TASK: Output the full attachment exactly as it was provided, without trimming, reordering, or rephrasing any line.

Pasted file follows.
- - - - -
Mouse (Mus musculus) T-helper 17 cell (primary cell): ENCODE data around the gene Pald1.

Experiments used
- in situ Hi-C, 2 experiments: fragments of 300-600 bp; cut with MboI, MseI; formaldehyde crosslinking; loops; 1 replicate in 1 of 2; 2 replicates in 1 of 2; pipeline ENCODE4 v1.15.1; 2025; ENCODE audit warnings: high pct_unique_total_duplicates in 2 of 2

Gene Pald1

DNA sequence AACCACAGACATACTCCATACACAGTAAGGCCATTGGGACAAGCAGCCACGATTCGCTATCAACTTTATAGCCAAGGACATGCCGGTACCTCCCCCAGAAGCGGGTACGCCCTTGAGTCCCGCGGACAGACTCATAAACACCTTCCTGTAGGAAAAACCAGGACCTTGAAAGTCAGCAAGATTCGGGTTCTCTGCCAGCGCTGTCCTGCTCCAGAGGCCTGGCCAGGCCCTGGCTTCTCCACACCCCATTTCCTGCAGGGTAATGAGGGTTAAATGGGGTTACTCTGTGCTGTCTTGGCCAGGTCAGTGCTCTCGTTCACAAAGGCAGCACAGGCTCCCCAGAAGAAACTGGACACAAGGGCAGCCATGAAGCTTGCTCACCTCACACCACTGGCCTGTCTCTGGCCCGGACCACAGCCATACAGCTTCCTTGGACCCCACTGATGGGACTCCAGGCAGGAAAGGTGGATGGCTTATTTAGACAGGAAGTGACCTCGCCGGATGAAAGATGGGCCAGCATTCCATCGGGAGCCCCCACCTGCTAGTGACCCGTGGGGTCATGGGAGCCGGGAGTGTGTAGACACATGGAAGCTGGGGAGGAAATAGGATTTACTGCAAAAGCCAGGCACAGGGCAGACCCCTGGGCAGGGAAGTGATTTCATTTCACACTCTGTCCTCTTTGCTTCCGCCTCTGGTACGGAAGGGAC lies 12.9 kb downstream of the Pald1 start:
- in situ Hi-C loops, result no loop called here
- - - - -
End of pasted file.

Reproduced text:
Mouse (Mus musculus) T-helper 17 cell (primary cell): ENCODE data around the gene Pald1.

Experiments used
- in situ Hi-C, 2 experiments: fragments of 300-600 bp; cut with MboI, MseI; formaldehyde crosslinking; loops; 1 replicate in 1 of 2; 2 replicates in 1 of 2; pipeline ENCODE4 v1.15.1; 2025; ENCODE audit warnings: high pct_unique_total_duplicates in 2 of 2

Gene Pald1

DNA sequence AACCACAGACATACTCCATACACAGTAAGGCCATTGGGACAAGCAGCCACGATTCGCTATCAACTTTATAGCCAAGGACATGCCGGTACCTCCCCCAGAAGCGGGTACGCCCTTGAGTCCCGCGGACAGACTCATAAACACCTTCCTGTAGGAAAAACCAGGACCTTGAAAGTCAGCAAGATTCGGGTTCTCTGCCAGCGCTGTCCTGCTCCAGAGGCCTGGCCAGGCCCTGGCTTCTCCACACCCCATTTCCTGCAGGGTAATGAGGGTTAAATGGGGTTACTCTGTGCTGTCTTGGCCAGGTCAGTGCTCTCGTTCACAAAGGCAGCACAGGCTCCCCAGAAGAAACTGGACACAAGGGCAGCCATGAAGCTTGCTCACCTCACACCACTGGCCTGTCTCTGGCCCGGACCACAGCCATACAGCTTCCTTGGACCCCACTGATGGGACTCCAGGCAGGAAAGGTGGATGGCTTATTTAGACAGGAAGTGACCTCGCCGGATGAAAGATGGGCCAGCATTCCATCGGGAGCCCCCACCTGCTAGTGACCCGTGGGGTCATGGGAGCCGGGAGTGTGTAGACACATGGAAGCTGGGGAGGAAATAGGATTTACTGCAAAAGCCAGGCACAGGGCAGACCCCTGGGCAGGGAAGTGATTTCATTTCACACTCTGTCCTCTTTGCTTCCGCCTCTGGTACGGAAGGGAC lies 12.9 kb downstream of the Pald1 start:
- in situ Hi-C loops, result no loop called here